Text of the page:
(13) Chapter Viii deals with miscellaneous matters and the only Section in that chapter which need be referred is Section 65 which is in the following terms : 'No suit or other legal proceeding shall lie against the Board or the Commissioner or any other person duly appointed under this Act in respect of anything which is in good faith done or intended to be done under this Act.'
(14) It is well known that whenever a statute constitutes or authorises the constitution of a Tribunal or other judicial or quasi- judicial or administrative authority or body and confers or authorises conferment on that of any power or authority over any subject matter or empowers such authority to deal with and decide matters arising under the statute, the legislature always concerns itself with the question whether or not, the decision, order or any act of such a Tribunal, authority or body should be made final and conclusive and beyond judicial review and the legislative will in relation to it is invariably incorporated in the statute itself A review of various statutes incorporating provisions regarding bar of the jurisdiction of the civil Court shows that such provisions do not conform to any particular pattern and may vary. While some statutes incorporate the rule of absolute bar to the jurisdiction of the civil Court in express terms, the bar of judicial review in certain others may be implied and be even partial, so that the decision in respect of some matters is made final while in respect of the others is made subject to judicial scrutiny.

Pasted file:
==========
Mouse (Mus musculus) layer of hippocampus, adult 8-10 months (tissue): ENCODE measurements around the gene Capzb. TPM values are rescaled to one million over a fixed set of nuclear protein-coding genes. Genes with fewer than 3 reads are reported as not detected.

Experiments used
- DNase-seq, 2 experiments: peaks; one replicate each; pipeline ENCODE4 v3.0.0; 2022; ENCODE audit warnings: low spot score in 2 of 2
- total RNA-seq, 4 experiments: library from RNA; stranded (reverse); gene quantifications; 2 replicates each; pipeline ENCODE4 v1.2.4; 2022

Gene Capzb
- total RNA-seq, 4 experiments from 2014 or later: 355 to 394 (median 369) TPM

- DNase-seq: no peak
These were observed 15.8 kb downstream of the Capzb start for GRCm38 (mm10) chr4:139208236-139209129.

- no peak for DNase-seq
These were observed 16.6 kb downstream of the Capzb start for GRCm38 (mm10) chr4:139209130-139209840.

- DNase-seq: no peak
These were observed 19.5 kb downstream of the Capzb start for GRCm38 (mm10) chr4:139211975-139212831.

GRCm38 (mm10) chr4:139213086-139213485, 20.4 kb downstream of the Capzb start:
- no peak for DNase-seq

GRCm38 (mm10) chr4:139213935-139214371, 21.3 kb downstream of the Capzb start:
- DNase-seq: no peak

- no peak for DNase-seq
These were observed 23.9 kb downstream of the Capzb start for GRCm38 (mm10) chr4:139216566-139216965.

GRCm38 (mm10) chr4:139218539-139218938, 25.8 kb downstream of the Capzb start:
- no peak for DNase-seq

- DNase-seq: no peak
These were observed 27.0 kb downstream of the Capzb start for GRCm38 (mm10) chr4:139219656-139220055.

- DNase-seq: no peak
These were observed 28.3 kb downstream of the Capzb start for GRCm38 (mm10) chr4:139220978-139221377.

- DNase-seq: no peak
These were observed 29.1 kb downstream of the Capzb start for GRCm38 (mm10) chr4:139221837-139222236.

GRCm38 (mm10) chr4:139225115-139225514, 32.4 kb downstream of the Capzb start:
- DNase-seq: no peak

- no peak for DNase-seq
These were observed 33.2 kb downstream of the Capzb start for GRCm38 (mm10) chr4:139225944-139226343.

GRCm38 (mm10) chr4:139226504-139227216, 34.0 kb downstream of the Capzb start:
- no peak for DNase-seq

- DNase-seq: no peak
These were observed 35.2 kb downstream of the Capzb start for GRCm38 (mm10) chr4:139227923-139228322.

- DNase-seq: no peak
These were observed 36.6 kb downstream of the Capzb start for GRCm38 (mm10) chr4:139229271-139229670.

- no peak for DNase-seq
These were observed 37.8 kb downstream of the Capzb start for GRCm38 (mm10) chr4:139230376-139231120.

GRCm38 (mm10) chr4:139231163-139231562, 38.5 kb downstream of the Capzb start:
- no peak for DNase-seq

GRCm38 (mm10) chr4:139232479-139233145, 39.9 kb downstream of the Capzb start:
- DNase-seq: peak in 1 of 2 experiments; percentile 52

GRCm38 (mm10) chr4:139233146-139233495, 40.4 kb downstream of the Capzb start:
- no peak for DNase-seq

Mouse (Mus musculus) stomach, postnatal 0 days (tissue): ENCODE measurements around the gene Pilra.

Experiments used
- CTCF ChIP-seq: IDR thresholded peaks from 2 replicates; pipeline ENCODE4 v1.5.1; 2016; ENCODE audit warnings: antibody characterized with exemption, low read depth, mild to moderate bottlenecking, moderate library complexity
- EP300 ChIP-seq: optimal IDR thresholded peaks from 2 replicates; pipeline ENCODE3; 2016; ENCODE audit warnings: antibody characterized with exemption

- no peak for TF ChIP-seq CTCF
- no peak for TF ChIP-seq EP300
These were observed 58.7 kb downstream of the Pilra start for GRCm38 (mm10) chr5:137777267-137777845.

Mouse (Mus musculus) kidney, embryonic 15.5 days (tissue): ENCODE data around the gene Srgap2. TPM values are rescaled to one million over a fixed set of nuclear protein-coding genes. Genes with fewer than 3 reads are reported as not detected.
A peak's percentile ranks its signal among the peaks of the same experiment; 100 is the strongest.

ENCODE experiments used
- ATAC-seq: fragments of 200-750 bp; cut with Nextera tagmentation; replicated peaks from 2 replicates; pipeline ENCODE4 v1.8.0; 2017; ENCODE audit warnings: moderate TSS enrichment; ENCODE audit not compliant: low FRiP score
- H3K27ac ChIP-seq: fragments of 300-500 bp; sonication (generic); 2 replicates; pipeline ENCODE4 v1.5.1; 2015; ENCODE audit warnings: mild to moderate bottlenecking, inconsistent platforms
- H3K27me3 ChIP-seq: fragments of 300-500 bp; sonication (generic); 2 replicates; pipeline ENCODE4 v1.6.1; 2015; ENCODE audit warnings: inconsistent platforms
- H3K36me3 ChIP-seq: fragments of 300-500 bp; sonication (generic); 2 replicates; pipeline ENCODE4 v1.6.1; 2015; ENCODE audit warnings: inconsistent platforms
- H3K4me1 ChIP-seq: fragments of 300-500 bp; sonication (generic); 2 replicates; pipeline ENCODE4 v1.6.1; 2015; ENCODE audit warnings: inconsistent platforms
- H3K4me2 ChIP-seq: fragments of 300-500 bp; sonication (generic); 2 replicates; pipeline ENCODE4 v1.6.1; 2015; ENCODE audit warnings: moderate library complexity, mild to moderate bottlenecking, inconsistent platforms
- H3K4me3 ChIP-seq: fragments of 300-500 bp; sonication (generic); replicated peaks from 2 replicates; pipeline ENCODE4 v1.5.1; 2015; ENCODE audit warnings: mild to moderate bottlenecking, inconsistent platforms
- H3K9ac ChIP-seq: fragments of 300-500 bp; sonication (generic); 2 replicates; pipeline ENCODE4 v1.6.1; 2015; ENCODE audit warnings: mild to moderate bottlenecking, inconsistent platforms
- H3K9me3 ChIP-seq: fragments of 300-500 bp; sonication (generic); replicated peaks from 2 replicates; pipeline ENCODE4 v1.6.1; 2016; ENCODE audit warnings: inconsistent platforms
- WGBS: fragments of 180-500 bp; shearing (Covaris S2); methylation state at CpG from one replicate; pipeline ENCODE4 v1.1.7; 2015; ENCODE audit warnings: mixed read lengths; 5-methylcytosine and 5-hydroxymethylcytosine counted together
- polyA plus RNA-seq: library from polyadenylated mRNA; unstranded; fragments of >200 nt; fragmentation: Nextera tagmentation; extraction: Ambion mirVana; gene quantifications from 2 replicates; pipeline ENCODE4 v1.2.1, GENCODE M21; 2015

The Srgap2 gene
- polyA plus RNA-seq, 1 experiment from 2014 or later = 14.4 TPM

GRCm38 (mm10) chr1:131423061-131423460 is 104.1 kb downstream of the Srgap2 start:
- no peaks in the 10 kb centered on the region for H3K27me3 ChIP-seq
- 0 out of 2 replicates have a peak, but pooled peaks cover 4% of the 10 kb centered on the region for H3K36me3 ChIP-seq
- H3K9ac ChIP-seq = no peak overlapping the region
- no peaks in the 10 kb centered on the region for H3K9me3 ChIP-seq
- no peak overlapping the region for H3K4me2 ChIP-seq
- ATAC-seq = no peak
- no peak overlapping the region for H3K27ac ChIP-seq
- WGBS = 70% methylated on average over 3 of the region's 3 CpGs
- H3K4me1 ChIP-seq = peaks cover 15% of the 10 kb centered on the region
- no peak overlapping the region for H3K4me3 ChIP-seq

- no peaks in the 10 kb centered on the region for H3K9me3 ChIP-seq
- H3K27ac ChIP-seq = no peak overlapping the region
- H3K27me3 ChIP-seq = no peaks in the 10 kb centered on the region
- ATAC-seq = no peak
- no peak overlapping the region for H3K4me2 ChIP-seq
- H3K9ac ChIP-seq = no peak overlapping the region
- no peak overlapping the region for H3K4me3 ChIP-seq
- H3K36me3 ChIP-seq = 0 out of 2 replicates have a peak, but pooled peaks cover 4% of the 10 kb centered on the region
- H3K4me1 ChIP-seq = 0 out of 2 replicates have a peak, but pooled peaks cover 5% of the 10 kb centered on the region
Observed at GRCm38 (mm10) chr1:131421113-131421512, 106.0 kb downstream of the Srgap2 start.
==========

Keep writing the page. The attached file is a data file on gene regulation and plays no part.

(15) On a referenre to the various provisions of the Act, it appears that the bar of judicial review provided under the Act is not only implied but is partial so that the Act envisages that while certain matters relating to wakfs or wakf property as also others which the authority under the Act is empowered to deal with and decide may form subject matter of civil litigation, there are other matters in which the decision of toe authorities under the Act is made final and these decisions are placed beyond the ambit. of judicial review. For example sub-section (4) of Section 6 of the Act makes the list of wakfs published under sub-section (2) of Section 5, except to the extent it is modified in pursuance of a decision of a civil Court under sub-section (1) of Section 6, final and conclusive and since a suit under sub-section (1) of section 6 could be filed only in regard to the question whether a particular property specified is wakf property in the list of wakf properties or not and whether it is a Shia or Sunni wakf, the particulars in the list of wakfs in respect of other matters would be beyond judicial review. The position under Section 15 of the Act is, however, slightly different because while Section 15 empowers as well as enjons the Board to consider and decide various matters referred to in sub-section (2) of that Section, besides those that arc within the ambit of the general powers conferred under sub-section (1) of that Section, the only matters which may be raised in a civil suit are those set out in sub-section (3) of that Section which are confined to the settlement by the Board or any scheme of management under clause (d) of sub-section (2) or any direction given in clause (e) of sub- section (2) and it is only the decision of the civil Court on these questions which is made final. There is, however, no provision in Section 15 which may make the decision of the Board in matters other than those mentioned in sub section (3) as being final and conclusive or being subject to judicial review, with the result that there would be no bar to any of the matters decided by the Board under Section 15 being taken to a civil Court because there is no provision in Section 15 which may correspond to the provisions of sub-section (4) of Section 6, and sub-section (3) of Section 15 is confined only to certain acts. Section 42 which empowers the Board to appoint a mutawalli in certain circumstances does not attach any finality to any order made under this Section nor is the jurisdiction of the civil Court barred to examine matters which could be decided under Section 42. The position with regard to the removal of a mutawalli which is provided for by Section 43 is, however slightly different because while a mutawalli may be removed for any of the grounds set out in clauses (a) to (e) of sub-section (1) of that section, an appeal against the order of the Board is provided by sub-section (4A) of this Section only in cases where the order is passed under clauses (c) to (e) of sub-section (1) or sub-section (2) of that Section and the decision in appeal is then made final and beyond the ambit of judicial review. Here again, no finality attaches to the orders for the removal of a mutawalli made on account of the grounds set out in clauses' (a) and (b) of the sub-section (1) of Section 43 and such a decision is neither appealable under sub-section (4A) nor would there be any bar to such an order being challenged in a civil Court. Section 55 provides the institution of suit under Section 92 in certain circumstances while Section 56 also contemplates that certain suits may be instituted against the Board. Sub-section (1) of Section 57 also envisages certain types of suits being filed and same is the effect of Sections 59 and 60. Section 65, however, incorporates a bar to suits or other legal proceedings against the Board or the Commissioner or any other person duly appointed under the Act is respect of anything done or entitled to be done under the Act and from the marginal note to the Section and the tenor of its language would appear to confine to suits of which the subject matter is not an action of the Board or Commissioner but the consequences of it such as an action for damages,